Sunday evening was basically spent trying to stay awake until bedtime, something that I accomplished but just barely. So, 6:00am Monday morning comes, as it inevitably does. It is somewhat dark; I am still tired; I don’t have to work today; it is warm and cosy in bed. But it is 6:00am, time to get up. As I reluctantly crawl out of bed and head for the exercise bike, I ask myself exactly why I am doing this. My wife is still sleeping, her dog isn’t interested in getting up, nobody else on our street is moving—so why, on my day off am I dragging my still tired self out of bed to start another day when nobody is requiring me to do that and a most other people I know would quickly suggest I was more than a bit strange for doing so?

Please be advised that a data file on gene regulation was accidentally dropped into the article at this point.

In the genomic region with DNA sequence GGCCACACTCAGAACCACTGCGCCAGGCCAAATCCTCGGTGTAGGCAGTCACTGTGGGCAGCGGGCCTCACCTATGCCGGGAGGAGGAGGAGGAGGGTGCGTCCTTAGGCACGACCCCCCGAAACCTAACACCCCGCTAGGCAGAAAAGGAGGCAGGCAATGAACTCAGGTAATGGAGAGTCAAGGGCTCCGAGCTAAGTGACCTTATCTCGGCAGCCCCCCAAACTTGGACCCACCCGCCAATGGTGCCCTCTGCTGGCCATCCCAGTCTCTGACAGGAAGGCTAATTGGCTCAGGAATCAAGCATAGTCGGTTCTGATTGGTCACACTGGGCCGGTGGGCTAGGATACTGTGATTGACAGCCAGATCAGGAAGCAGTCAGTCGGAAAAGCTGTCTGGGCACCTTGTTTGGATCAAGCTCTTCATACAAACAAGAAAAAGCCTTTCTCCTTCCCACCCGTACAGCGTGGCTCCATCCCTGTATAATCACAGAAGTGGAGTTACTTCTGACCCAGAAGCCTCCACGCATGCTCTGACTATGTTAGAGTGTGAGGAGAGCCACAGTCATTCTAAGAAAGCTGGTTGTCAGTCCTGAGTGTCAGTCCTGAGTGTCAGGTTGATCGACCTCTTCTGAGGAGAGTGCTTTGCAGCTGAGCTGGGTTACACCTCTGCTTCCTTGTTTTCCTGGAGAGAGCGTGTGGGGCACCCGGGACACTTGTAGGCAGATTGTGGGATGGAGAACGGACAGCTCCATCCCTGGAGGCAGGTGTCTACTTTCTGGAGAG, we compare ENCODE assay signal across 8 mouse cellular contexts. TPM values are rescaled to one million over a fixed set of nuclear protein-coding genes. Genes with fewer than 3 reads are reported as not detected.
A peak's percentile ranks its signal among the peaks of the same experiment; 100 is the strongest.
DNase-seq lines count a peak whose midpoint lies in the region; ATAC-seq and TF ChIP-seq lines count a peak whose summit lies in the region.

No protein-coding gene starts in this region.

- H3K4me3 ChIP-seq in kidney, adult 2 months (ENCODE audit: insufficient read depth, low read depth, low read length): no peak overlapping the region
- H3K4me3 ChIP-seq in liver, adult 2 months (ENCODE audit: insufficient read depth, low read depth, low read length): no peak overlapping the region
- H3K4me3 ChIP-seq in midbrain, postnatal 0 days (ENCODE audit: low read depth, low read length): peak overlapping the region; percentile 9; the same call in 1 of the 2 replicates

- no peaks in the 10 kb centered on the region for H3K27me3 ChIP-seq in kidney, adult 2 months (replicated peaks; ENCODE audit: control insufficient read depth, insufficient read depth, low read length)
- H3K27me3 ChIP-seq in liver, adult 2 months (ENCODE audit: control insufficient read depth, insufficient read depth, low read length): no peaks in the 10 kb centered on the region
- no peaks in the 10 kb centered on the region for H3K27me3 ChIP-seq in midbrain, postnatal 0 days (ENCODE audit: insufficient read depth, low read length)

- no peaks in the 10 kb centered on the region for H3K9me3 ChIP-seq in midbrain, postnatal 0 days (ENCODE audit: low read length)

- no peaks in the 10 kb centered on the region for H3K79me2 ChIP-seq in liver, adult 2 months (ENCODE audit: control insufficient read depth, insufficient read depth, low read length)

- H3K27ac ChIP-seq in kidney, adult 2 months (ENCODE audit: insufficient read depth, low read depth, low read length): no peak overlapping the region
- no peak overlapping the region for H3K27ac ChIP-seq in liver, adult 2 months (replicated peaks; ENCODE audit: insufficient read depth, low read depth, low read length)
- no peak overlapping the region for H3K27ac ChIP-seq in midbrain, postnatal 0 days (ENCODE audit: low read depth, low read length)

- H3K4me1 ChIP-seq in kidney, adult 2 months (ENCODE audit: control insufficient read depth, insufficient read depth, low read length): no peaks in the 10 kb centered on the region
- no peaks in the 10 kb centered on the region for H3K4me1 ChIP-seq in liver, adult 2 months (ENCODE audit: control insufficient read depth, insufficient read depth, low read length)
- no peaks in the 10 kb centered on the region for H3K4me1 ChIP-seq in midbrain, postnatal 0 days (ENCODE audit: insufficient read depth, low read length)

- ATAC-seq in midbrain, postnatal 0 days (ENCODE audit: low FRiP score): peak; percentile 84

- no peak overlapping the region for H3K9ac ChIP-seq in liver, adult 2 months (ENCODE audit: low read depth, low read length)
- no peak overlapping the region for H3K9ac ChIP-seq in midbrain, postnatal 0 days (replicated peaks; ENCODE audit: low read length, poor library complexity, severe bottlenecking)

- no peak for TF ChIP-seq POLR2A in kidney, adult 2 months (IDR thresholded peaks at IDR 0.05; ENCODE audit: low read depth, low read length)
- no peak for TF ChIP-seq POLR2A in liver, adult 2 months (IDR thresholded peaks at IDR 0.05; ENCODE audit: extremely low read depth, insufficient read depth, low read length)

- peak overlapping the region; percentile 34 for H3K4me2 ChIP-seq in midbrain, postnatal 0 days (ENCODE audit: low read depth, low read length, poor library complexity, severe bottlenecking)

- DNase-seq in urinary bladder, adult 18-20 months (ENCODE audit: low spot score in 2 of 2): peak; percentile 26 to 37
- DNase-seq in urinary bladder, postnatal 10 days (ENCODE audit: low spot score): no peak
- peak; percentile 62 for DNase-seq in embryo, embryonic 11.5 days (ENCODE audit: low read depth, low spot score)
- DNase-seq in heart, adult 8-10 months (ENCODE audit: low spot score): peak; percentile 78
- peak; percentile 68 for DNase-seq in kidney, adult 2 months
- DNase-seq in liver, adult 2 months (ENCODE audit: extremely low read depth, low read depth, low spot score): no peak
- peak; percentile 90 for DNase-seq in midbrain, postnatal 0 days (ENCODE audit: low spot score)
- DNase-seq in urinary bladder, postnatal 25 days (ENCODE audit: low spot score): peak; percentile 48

I didn’t get an answer when I was biking. No great insights appeared in the Bible reading I was doing. Nothing that I read on the news feeds gave me reasons for getting up so early on a non-work day. I finished my hour on the bike and headed back to the kitchen. The dog was still not interested in getting up. My wife still sleeping. The neighbourhood was still silent. I opened the curtains, turned on the laptop and poured my granola over a cut up banana and sat down in my work chair by the living room window.

And as I sat down, I realized why I was doing this. This is my time, a time and space when I can do what I want with no outside demands. I have sermons to write—but they can wait until tomorrow and the next day. I have people to visit—but they can wait until I begin work tomorrow. I have a report on the meeting to get ready—but that doesn’t need to be done until next Sunday.